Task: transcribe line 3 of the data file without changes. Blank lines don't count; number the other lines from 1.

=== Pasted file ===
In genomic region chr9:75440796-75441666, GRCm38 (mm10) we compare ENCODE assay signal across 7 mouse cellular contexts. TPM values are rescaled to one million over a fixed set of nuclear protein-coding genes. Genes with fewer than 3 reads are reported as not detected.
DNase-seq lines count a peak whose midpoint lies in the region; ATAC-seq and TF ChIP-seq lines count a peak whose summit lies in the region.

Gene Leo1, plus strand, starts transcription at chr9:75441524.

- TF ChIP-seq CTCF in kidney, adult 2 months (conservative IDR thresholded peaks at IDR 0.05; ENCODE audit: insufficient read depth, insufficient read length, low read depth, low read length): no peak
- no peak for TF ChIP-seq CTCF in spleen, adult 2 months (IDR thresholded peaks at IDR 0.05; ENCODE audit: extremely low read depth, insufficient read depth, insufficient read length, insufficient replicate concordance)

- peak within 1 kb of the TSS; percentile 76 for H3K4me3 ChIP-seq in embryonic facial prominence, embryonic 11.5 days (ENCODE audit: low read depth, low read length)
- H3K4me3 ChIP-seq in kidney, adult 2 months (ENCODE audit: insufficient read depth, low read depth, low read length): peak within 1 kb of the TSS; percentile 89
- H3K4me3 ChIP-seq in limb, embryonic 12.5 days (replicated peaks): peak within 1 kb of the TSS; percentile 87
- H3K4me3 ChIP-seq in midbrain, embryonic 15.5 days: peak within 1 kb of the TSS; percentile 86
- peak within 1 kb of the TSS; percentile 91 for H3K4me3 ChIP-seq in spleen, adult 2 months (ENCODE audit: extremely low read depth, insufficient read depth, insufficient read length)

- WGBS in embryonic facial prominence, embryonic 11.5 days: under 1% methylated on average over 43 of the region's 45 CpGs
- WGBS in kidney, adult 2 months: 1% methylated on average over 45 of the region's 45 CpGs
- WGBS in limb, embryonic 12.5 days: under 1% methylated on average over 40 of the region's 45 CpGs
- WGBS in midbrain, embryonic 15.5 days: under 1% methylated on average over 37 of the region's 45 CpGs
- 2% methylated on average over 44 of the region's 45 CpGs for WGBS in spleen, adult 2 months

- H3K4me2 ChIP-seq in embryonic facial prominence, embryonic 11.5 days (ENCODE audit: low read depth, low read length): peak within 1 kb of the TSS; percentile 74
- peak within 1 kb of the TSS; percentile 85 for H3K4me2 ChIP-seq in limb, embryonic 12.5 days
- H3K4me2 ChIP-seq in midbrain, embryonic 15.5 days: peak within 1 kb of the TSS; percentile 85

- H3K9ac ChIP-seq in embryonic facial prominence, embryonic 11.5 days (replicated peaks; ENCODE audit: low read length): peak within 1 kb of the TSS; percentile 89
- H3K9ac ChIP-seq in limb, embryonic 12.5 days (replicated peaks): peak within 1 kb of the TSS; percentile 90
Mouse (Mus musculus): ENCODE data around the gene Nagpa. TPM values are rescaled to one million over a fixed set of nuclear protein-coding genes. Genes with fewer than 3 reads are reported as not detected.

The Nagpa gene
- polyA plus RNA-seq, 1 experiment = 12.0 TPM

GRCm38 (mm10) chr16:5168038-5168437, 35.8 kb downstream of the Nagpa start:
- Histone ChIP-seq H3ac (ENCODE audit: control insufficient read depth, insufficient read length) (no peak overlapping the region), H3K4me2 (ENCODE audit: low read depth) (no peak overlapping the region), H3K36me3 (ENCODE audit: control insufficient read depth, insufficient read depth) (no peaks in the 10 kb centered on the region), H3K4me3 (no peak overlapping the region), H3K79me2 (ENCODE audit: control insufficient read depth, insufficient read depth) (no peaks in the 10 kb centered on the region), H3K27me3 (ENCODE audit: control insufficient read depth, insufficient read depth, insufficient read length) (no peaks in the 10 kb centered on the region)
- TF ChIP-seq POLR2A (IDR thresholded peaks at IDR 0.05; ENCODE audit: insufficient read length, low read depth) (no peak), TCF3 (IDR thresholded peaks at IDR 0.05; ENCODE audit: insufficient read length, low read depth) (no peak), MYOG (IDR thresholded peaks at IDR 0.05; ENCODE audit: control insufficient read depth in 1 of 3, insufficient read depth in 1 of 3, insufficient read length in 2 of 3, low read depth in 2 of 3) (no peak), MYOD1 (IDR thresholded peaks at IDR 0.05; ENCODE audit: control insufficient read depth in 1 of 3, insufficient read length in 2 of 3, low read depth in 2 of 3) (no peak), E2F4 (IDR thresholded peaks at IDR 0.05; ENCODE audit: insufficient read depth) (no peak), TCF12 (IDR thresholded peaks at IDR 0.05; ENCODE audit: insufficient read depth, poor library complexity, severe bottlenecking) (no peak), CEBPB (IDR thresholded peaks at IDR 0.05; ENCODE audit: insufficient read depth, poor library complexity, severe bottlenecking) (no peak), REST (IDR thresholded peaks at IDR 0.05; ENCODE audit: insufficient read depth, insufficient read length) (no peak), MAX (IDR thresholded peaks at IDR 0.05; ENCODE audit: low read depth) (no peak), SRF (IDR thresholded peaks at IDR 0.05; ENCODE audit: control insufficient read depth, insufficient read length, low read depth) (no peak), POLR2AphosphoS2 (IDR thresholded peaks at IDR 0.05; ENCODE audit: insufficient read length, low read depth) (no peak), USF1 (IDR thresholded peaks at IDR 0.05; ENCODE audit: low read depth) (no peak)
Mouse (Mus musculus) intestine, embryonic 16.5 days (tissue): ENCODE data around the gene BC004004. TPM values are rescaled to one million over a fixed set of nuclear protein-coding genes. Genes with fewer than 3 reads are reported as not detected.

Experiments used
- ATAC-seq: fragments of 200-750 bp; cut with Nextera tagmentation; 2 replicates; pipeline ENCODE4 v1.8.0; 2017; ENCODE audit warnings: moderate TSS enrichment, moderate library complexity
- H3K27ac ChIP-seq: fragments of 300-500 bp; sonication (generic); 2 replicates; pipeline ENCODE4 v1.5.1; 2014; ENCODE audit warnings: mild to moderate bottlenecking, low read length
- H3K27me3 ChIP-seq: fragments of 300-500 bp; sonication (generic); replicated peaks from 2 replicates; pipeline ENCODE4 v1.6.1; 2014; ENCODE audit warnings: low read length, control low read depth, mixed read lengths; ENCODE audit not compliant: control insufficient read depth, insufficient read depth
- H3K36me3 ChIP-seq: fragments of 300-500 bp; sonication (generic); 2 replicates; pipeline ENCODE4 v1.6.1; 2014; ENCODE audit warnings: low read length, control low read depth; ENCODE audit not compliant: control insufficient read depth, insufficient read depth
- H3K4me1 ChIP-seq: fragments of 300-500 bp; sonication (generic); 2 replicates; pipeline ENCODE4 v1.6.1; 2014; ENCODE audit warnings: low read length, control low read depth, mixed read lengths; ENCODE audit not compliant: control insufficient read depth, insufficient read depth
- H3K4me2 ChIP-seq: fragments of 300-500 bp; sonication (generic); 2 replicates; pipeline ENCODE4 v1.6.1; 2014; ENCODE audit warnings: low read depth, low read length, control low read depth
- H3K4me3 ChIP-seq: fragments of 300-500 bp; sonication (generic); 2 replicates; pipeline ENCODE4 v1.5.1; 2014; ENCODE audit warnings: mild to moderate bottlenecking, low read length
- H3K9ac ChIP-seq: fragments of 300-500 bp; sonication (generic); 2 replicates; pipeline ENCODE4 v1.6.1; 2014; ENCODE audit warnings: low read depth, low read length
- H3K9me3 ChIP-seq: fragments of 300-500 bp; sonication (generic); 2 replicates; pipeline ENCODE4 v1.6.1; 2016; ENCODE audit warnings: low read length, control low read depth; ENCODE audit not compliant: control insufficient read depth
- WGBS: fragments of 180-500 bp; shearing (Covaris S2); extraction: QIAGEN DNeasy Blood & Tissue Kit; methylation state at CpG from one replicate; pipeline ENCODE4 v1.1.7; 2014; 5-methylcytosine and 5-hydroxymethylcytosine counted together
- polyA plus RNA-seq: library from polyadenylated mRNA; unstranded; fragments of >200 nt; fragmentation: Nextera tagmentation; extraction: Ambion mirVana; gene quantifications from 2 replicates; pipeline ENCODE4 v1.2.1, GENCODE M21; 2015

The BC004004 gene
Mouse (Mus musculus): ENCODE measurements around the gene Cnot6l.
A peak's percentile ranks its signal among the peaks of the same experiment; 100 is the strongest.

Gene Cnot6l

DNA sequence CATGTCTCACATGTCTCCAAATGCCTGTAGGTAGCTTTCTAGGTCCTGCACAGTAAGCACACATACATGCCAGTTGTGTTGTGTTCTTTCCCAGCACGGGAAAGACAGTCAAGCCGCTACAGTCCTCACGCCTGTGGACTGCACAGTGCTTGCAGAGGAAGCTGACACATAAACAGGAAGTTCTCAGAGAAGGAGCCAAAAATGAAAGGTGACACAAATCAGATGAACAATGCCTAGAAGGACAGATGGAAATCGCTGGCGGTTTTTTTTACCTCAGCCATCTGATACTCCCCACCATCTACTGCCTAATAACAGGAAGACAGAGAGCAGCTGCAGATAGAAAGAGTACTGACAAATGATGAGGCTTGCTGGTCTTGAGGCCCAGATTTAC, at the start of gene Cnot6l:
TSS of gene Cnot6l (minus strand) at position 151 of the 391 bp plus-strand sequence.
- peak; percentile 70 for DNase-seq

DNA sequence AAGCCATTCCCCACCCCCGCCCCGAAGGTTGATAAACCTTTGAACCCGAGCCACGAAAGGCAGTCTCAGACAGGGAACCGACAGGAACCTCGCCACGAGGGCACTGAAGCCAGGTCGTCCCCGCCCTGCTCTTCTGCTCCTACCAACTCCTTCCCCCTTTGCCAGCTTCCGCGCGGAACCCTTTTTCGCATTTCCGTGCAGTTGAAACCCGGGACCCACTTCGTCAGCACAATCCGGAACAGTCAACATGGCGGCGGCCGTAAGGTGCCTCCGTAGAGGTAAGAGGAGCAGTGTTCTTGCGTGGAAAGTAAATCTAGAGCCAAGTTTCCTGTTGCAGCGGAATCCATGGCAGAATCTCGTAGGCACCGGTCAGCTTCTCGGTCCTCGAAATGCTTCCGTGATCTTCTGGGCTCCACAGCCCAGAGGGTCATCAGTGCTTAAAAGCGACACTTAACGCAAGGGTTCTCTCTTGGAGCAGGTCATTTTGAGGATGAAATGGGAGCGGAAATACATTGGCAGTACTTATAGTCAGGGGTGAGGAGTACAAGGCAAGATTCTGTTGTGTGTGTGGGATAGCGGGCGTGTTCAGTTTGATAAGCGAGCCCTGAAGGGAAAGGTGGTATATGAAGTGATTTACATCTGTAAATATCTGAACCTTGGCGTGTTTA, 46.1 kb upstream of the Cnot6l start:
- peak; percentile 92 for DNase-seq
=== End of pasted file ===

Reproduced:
Gene Leo1, plus strand, starts transcription at chr9:75441524.